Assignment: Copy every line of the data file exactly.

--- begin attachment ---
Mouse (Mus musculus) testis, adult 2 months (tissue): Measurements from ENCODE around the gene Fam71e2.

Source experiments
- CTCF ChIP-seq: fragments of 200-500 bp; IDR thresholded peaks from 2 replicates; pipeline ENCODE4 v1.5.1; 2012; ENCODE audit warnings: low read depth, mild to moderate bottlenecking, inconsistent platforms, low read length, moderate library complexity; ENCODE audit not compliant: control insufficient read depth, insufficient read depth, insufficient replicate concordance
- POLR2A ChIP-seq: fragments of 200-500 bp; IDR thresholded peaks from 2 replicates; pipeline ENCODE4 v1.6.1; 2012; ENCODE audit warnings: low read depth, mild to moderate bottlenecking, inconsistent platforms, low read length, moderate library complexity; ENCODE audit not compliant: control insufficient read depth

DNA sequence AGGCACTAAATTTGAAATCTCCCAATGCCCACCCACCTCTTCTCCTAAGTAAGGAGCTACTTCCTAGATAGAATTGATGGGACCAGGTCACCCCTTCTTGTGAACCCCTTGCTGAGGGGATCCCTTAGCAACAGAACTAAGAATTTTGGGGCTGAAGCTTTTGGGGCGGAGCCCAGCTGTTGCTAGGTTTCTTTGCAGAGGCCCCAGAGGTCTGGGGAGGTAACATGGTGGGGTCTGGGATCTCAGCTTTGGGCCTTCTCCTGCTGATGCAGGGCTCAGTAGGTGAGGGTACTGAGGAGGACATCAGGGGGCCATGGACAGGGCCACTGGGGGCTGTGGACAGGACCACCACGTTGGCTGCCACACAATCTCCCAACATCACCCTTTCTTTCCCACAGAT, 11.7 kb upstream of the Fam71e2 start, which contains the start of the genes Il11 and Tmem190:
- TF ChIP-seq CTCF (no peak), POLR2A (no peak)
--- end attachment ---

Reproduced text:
Mouse (Mus musculus) testis, adult 2 months (tissue): Measurements from ENCODE around the gene Fam71e2.

Source experiments
- CTCF ChIP-seq: fragments of 200-500 bp; IDR thresholded peaks from 2 replicates; pipeline ENCODE4 v1.5.1; 2012; ENCODE audit warnings: low read depth, mild to moderate bottlenecking, inconsistent platforms, low read length, moderate library complexity; ENCODE audit not compliant: control insufficient read depth, insufficient read depth, insufficient replicate concordance
- POLR2A ChIP-seq: fragments of 200-500 bp; IDR thresholded peaks from 2 replicates; pipeline ENCODE4 v1.6.1; 2012; ENCODE audit warnings: low read depth, mild to moderate bottlenecking, inconsistent platforms, low read length, moderate library complexity; ENCODE audit not compliant: control insufficient read depth

DNA sequence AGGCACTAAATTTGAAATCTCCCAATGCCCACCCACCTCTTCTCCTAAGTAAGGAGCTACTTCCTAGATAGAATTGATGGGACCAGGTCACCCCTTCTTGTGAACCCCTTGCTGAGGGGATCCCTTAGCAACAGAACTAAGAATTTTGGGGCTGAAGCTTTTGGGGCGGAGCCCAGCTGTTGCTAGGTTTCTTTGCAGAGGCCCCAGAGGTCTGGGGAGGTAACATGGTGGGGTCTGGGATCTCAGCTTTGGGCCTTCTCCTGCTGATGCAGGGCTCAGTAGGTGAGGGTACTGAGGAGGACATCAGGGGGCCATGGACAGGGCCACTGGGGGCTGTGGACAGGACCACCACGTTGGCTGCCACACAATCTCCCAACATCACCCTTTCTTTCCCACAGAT, 11.7 kb upstream of the Fam71e2 start, which contains the start of the genes Il11 and Tmem190:
- TF ChIP-seq CTCF (no peak), POLR2A (no peak)